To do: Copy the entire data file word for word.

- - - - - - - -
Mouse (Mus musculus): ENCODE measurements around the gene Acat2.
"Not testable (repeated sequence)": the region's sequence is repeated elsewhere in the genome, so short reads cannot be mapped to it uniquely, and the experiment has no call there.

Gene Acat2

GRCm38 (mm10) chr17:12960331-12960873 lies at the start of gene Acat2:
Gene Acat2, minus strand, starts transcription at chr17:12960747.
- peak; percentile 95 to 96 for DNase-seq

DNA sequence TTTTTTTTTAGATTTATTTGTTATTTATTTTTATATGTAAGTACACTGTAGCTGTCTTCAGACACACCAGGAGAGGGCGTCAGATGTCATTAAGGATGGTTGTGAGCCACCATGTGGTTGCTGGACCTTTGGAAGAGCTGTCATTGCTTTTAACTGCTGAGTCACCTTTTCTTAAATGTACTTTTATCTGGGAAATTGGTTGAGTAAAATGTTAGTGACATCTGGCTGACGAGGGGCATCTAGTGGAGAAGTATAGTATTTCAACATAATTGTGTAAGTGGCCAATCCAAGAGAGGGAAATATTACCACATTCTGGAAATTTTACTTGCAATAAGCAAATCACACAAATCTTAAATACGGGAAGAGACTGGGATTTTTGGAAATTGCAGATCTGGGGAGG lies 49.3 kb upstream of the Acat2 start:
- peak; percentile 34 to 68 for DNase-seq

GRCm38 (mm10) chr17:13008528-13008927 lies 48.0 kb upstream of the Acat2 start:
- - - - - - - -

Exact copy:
Mouse (Mus musculus): ENCODE measurements around the gene Acat2.
"Not testable (repeated sequence)": the region's sequence is repeated elsewhere in the genome, so short reads cannot be mapped to it uniquely, and the experiment has no call there.

Gene Acat2

GRCm38 (mm10) chr17:12960331-12960873 lies at the start of gene Acat2:
Gene Acat2, minus strand, starts transcription at chr17:12960747.
- peak; percentile 95 to 96 for DNase-seq

DNA sequence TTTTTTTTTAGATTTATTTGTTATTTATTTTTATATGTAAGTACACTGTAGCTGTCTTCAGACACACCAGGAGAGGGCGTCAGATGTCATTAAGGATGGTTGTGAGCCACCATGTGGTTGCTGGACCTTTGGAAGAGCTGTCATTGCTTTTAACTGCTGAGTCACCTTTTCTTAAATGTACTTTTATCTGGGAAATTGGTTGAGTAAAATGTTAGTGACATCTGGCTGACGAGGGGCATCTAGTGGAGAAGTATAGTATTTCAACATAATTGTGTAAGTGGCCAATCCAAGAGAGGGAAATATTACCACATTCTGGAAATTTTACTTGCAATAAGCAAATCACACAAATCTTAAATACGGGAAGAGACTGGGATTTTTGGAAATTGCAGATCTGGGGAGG lies 49.3 kb upstream of the Acat2 start:
- peak; percentile 34 to 68 for DNase-seq

GRCm38 (mm10) chr17:13008528-13008927 lies 48.0 kb upstream of the Acat2 start: